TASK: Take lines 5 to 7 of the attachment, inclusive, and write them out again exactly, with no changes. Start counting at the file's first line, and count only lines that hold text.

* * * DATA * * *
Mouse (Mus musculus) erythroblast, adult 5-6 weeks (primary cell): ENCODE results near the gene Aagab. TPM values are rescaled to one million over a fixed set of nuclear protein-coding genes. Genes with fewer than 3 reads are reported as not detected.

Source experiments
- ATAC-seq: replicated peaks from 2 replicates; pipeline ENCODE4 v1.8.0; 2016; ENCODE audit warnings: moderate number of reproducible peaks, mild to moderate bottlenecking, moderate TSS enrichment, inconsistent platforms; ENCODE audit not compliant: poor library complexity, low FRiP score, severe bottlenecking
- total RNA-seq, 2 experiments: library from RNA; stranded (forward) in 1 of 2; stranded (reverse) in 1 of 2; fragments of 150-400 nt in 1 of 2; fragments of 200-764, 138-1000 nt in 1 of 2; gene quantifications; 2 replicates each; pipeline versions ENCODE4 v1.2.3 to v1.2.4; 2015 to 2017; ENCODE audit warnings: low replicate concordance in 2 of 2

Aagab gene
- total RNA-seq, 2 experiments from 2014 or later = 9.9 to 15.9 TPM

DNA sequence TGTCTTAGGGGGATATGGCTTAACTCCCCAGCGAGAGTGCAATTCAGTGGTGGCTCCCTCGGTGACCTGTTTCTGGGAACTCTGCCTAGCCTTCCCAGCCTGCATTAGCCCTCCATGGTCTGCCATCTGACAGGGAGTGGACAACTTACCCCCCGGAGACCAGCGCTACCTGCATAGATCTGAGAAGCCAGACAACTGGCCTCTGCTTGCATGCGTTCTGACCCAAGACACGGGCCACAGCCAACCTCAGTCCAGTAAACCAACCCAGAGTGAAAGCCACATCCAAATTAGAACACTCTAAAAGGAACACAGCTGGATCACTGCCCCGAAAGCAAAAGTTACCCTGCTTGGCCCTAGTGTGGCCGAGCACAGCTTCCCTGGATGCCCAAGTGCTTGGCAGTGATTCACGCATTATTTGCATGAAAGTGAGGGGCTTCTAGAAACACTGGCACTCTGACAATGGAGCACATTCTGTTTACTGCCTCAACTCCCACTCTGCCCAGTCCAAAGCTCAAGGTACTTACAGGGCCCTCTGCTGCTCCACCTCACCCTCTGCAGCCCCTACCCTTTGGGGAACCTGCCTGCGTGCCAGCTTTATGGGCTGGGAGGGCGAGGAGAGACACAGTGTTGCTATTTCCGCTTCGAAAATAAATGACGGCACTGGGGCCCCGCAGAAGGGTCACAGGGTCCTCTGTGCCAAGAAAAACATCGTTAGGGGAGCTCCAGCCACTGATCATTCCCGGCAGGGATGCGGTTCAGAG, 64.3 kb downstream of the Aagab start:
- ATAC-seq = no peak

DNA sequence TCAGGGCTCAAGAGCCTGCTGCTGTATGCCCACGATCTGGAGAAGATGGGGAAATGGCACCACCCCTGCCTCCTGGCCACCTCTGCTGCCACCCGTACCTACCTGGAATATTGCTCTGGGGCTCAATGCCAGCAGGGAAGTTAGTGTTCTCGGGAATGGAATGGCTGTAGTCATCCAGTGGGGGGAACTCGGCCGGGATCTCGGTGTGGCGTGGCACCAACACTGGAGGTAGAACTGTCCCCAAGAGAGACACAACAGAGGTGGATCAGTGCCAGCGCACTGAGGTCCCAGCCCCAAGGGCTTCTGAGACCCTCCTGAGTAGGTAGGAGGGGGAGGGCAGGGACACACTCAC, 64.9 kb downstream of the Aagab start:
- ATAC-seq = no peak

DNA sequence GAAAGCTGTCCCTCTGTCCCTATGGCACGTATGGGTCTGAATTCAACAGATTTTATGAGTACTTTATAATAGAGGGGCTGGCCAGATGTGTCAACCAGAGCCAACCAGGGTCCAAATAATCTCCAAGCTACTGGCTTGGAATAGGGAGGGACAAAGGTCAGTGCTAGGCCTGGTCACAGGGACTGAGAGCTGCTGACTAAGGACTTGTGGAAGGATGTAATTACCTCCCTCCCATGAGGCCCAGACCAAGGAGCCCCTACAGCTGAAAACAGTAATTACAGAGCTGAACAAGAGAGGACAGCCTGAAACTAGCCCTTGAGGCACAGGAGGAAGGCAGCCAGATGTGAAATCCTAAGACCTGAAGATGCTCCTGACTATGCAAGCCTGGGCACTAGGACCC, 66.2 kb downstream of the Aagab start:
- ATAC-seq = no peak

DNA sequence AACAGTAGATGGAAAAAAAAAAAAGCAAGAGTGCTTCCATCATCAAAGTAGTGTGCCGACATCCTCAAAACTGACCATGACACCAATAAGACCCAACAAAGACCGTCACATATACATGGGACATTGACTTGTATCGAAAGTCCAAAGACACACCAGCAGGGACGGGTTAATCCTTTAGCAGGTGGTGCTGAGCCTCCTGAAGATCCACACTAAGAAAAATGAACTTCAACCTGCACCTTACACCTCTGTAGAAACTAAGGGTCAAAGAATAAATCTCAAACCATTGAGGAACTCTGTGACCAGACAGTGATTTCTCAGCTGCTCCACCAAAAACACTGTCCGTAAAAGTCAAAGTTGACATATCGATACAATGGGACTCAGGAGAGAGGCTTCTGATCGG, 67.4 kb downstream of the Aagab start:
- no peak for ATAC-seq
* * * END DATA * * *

Aagab gene
- total RNA-seq, 2 experiments from 2014 or later = 9.9 to 15.9 TPM

DNA sequence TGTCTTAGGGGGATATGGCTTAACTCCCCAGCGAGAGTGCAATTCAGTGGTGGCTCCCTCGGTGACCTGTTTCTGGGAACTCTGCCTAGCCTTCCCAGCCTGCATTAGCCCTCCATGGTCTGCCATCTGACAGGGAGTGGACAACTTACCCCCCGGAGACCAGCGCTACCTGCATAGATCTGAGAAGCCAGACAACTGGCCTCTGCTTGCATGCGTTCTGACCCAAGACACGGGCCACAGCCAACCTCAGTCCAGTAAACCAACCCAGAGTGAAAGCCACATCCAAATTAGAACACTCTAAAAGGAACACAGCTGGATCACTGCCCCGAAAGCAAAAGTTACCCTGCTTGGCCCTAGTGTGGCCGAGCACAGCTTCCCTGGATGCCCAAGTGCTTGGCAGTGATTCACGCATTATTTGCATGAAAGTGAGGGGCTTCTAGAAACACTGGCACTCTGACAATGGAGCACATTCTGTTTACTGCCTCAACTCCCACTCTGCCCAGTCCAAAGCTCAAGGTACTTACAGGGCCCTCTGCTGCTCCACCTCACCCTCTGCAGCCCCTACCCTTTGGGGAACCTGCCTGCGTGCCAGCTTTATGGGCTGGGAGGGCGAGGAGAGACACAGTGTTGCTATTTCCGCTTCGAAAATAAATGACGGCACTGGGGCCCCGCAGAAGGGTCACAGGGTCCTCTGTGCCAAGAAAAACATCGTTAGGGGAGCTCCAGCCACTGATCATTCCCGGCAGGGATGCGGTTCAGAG, 64.3 kb downstream of the Aagab start: